Strange as it may seem, the grey, oppressive USSR was founded on a fairytale. It was built on the twentieth-century magic called ‘the planned economy’, which was going to gush forth an abundance of good things that lands of capitalism could never match. And just for a little while, in the heady years of the late 1950’s, the magic seemed to be working.
Red Plenty is about that moment in history, and how it came, and how it went away; about the brief era when, under the rash leadership of Nikita Khrushchev, the Soviet Union looked forward to a future of rich communists and envious capitalists, when Moscow would out-glitter Manhattan, and every Lada would be better engineered than a Porsche. It’s about the scientists who did their genuinely brilliant best to make the dream come true, it give the tyranny its happy ending. It’s history, it’s fiction. It’s a comedy of ideas, and a novel about the cost of ideas.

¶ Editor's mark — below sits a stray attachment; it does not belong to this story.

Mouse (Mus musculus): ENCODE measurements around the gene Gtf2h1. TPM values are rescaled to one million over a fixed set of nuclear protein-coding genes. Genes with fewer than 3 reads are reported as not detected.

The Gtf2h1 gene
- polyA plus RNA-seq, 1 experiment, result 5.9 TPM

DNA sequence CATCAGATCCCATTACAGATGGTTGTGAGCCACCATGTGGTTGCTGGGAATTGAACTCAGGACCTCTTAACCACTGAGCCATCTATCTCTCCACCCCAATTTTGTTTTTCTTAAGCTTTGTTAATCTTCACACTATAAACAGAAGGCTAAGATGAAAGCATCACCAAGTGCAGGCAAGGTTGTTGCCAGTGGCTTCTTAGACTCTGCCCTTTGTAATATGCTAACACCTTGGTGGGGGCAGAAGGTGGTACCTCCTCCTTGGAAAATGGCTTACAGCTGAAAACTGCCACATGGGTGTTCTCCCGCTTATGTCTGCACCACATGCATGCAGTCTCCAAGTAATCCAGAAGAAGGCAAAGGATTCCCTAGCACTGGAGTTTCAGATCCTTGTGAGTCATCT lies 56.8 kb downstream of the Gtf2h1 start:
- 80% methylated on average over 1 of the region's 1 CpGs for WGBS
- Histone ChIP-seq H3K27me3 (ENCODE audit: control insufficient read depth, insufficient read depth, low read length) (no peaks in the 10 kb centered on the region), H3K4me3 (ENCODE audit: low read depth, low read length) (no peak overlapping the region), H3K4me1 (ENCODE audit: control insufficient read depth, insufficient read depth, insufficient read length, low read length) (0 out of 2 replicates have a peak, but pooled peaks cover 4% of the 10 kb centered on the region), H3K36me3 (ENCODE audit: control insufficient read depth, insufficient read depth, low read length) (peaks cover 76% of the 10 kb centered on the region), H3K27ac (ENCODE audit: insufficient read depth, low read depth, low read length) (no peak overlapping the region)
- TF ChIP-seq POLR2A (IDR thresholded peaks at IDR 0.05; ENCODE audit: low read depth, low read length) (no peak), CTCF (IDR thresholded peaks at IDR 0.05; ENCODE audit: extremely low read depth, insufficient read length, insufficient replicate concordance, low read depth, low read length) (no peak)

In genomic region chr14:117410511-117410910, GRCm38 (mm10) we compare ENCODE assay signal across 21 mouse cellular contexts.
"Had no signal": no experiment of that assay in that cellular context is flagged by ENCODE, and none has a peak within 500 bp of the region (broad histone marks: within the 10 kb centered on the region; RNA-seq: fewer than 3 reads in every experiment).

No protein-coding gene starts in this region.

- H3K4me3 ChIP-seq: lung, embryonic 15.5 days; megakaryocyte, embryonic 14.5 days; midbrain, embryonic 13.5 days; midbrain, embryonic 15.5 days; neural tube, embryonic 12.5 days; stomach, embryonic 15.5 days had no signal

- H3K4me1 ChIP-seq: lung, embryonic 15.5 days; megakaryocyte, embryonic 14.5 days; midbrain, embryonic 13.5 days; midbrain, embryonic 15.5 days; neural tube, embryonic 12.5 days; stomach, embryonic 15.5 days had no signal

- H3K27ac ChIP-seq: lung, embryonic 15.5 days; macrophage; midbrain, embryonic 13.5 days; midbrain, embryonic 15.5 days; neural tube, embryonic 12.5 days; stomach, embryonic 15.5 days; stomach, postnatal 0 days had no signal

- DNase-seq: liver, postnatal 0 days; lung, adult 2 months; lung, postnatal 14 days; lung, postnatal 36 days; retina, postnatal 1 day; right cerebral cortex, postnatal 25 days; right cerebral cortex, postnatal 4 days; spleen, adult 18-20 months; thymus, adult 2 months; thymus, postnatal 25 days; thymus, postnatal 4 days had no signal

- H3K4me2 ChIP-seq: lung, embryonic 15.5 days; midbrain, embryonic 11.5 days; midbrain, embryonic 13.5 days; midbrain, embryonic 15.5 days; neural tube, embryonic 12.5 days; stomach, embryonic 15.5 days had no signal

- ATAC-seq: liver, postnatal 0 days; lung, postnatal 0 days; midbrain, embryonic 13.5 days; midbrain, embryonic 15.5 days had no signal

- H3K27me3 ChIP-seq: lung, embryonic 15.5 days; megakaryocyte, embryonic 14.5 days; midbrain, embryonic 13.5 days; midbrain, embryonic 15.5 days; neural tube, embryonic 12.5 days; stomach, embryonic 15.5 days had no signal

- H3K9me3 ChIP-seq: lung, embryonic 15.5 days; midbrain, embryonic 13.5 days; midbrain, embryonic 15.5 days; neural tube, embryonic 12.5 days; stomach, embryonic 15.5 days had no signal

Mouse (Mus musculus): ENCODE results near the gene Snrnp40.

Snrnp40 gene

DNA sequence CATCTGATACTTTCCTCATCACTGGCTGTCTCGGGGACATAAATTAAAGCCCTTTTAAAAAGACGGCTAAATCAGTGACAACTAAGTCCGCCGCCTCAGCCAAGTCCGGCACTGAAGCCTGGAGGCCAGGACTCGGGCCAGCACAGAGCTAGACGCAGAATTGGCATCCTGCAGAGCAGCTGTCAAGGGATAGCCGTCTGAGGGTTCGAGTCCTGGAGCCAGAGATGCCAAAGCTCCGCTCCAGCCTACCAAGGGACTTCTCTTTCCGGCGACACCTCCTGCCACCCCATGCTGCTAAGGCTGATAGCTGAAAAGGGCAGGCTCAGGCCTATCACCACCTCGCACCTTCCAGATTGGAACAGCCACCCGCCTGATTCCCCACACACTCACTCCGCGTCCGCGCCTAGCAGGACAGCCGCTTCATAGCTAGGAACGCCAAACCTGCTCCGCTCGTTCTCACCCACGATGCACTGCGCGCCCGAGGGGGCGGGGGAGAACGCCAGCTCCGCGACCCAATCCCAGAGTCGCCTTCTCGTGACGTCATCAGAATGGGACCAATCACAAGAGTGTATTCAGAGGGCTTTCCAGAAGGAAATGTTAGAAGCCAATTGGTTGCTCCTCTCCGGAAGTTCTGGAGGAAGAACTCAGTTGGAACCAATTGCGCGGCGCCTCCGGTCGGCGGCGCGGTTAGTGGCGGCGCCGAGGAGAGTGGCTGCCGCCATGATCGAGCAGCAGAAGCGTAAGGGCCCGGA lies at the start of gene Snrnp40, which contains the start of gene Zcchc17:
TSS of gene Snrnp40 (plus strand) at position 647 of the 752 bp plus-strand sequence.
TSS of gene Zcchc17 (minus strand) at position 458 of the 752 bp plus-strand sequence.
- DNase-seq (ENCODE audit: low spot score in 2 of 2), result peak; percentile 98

By award-winning (and famously unpredictable) author of The Child That Books Built and Backroom Boys, Red Plenty is as ambitious as Sputnik, as uncompromising as an Aeroflot flight attendant – and as different from what you were expecting as a glass of Soviet champagne.